Just buy one or two. For a beginner, as long as you don’t want to paint with a palette knife, it’s enough to have one or two of these. I would recommend buying a longer one (about 7 cm) and a shorter one (3 or 3,5 cm). Practice mixing colours with them at first, so you learn how you have to move the knife and your hand for the result you’re looking for.

By the way, I hate using a palette knife, though it makes paint mixing so much easier than using a brush. But I always struggle and still smear colour everywhere, but it’s slowly getting better. However, I still admire artists who are able to actually paint / create an artwork just with palette knifes. Incredible! (check out Rebekah Burgess)

Which Palette to Buy – Easy!

NO, you don’t need a wooden palette that you can hold in your hand in the way that you envision the old masters did it. It might be uncomfortable and you can’t clean it, so you need to throw it away one day. You also don’t need to buy a fancy stone or glass palette. Behold! I have two VERY easy ways for you.

Glass Palette:

Do you have an old picture frame that you don’t use for whatever reason? Remove the glass, make sure it’s not acrylic glass, and use it as your palette. Don’t have one? Ask friends or family or visit the flea market / online second-hand shop and just buy a cheap picture frame. Size A4 or A3 works very well for small to medium sized paintings.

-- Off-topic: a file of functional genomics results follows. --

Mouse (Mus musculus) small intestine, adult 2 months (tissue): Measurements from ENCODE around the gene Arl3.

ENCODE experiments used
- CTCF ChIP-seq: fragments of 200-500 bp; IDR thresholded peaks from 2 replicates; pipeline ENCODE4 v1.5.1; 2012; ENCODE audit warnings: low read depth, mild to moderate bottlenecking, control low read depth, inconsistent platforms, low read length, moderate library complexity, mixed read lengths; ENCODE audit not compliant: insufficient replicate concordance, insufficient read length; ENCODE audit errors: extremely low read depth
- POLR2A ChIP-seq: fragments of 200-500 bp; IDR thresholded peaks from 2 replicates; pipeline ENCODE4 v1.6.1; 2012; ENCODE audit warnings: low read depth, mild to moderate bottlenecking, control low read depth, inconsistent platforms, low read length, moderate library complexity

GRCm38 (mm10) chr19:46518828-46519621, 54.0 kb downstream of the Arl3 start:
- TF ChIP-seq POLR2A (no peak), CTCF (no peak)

My glass palette plus my scraper (Pro Tip below)

Stone Palette:

Visit a local kitchen studio or hardware store and ask for e.g. marble leftovers. When you cut countertops for kitchens you often have leftovers – kitchen sink! – which you can’t use. Ask if you can buy them or maybe get it for free.

Pro Tip: Clean your palette with a ceramic stove scraper. Leave your paint to dry on the palette and then just scratch it off.

Eco-friendly Oil Painting Kit – CHECK

That’s it. You don’t need much more to start painting with oils. I hope this loose resource guide helps you and you’ll start creating your first artwork soon! Make your art studio a healthy and eco-friendly space, so your creativity can spark and flow without you worrying about the environment or your health.